Let me begin with a few disclaimers:
This will be a humility-free post. I feel no need to downplay how awesome my fried okra is, or to be politically correct and say that there are different methods for frying okra. No matter what kind of fried okra you think you like, you’d like mine better. (It’s my mother’s recipe.)
The irony of deep-frying vegetables is not lost on me.
While most of the recipes I post are simple and quick, this one is not. It is time-consuming and creates a mess like no other your kitchen will ever see. But it’s worth it.
Now on to the instructions.
You will need:
Flour. LOTS of it. Don’t start this recipe with only a cup or two of flour in the house. Begin by measuring out three cups, but have backup flour ready.
Okra. As much FRESH okra as you can get your hands on. This is labor-intensive and freezable, so you might as well do as much as you can. And fresh is key.
Eggs. Lots of them. Again, don’t think you can squeak by on three. Better to have a carton of 18 waiting in the fridge. I began by cracking five.
A salt shaker.
Paper towels or clean newspaper.
Wash okra well in a colander. Then slice, discarding the ends.
NOTE: If you come across a piece of okra that is difficult to cut, and feels like wood . . . throw that piece out. It will taste like wood too.
Melt your Crisco in a large skillet or fryer. Just a note – I haven’t used my fryer since the last time I fried okra, which was several years ago. But boy, was I glad I didn’t get rid of it!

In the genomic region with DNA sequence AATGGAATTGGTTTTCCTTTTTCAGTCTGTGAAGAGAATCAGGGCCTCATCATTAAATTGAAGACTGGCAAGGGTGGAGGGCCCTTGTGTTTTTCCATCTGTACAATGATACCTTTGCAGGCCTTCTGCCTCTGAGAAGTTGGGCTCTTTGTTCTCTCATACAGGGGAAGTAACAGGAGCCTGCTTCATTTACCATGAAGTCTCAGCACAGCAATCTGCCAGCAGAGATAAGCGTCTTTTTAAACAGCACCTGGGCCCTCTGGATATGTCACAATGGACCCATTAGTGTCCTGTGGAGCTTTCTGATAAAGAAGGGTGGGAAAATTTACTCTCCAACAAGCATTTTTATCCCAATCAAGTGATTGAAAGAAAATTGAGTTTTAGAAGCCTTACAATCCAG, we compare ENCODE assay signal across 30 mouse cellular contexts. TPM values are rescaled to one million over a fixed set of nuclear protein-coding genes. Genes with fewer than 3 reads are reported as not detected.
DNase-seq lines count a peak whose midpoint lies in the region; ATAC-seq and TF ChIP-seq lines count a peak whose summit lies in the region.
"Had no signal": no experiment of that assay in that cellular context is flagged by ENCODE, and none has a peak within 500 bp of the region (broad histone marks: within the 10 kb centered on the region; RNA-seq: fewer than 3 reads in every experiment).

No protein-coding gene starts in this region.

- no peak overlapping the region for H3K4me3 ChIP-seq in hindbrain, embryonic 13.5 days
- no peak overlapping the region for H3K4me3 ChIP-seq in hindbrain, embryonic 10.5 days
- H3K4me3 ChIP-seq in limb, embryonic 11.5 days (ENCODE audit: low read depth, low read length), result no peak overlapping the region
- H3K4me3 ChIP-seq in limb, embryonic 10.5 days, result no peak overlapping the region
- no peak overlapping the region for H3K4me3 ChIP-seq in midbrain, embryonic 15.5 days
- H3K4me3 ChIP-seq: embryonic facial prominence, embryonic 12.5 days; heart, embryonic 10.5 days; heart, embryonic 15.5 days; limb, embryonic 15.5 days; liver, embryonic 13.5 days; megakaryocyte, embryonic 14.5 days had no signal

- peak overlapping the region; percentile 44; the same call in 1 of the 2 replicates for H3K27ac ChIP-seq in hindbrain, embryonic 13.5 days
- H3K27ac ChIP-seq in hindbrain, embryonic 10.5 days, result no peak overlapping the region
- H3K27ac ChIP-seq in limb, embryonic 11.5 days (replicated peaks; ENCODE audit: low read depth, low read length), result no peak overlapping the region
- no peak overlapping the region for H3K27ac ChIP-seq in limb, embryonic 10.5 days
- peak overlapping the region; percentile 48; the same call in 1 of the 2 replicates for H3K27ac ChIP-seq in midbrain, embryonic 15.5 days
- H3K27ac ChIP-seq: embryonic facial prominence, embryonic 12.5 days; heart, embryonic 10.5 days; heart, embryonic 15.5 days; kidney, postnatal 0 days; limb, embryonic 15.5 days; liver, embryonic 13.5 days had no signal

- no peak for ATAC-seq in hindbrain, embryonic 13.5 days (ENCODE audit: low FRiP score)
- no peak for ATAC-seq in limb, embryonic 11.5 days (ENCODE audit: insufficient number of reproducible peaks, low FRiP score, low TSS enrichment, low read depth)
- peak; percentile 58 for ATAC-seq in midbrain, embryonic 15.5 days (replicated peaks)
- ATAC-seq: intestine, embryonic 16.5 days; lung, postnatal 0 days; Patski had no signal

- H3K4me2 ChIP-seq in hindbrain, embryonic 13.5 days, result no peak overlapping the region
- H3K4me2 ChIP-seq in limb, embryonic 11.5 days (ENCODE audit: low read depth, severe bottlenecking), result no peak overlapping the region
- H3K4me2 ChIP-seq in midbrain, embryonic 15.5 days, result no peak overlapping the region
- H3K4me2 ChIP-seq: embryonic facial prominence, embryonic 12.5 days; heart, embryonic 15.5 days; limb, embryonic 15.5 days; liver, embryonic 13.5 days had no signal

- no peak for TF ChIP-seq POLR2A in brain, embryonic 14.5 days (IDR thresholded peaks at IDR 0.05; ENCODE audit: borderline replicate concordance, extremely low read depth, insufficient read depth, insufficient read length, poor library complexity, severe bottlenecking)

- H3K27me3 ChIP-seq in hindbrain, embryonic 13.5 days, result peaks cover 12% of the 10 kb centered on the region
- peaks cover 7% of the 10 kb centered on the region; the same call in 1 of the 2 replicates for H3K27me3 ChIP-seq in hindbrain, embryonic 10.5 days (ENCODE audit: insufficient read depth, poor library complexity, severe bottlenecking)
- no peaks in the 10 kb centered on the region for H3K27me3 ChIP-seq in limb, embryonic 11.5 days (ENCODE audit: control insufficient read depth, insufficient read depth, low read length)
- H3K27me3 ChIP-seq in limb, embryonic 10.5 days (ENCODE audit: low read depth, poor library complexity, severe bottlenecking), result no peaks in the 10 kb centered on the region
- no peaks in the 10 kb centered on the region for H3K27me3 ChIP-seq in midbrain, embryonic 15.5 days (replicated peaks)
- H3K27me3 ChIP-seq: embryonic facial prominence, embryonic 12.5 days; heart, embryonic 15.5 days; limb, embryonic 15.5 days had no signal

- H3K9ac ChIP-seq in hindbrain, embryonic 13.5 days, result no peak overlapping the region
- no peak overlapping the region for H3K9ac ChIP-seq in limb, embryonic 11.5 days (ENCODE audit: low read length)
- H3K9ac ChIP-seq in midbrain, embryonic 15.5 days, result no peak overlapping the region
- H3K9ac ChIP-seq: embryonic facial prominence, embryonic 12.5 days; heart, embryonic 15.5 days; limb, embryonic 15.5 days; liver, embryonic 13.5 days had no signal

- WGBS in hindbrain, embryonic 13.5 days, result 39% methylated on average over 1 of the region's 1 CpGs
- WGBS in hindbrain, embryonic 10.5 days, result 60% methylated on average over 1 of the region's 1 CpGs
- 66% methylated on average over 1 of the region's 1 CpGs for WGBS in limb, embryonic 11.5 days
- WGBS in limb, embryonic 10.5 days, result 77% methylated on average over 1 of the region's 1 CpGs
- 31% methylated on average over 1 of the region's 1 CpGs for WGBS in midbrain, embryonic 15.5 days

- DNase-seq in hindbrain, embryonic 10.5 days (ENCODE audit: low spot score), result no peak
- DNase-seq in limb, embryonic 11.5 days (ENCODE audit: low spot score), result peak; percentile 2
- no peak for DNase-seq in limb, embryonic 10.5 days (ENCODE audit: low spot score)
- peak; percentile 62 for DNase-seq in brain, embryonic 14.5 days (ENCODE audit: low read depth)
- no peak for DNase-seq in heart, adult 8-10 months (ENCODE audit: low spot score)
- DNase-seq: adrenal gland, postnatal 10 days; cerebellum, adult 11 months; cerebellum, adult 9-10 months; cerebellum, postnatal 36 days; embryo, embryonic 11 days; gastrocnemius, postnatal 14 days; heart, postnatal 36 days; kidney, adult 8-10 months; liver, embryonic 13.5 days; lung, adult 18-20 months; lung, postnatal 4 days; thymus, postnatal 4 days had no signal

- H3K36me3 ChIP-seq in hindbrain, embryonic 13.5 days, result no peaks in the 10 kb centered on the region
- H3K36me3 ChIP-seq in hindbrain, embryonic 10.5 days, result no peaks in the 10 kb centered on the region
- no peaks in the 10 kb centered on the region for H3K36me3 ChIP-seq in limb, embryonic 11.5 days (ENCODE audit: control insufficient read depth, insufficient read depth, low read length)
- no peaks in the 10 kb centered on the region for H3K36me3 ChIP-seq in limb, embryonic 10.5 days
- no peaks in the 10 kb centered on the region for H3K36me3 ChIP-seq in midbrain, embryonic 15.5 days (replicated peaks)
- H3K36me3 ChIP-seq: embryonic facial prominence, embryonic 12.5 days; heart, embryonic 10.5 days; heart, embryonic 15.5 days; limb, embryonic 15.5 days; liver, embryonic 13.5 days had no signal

Put beaten eggs in a bowl, flour in another bowl, and set up an assembly line that ends in your fryer.
Toss a handful of okra in flour.
Shake off excess flour (and have your 7yo take the picture).
Dip the floured okra in the egg, and then put it back in the flour.
Fry until golden brown.
Then dump onto paper towels or clean newspaper. Salt immediately while still crazy-hot. (I learned this from Emeril.) Repeat the process with a new batch of okra, and when the first batch has cooled slightly, move to your serving container and salt again.
Repeat, over and over and over, sneaking lots of hot, fresh okra . . . . until you’re done.
It’s fabulous as is, but I also like it dipped in parmesan cheese and ketchup.
Don’t knock it until you’ve tried it.
After you’ve stuffed yourself silly with okra, to the exclusion of all other food groups for your evening meal . . . place all leftover, cooled fried okra in a ziploc bag and freeze. To re-heat, just place it (still frozen) in a single layer on a cookie sheet in a 350 degree oven for 8-10 minutes, or until you see it start to bubble.
And here’s my menu for the week:
Monday – Grilled Chicken and Fried Okra from the Freezer
Tuesday – Chicken Stir-Fry
Wednesday – Spaghetti
Thursday – Homemade meatballs in mushroom gravy over mashed potatoes (I’m planning to use the meatball recipe from Feast in 15)
Friday – Out to Eat
Saturday – Grill out burgers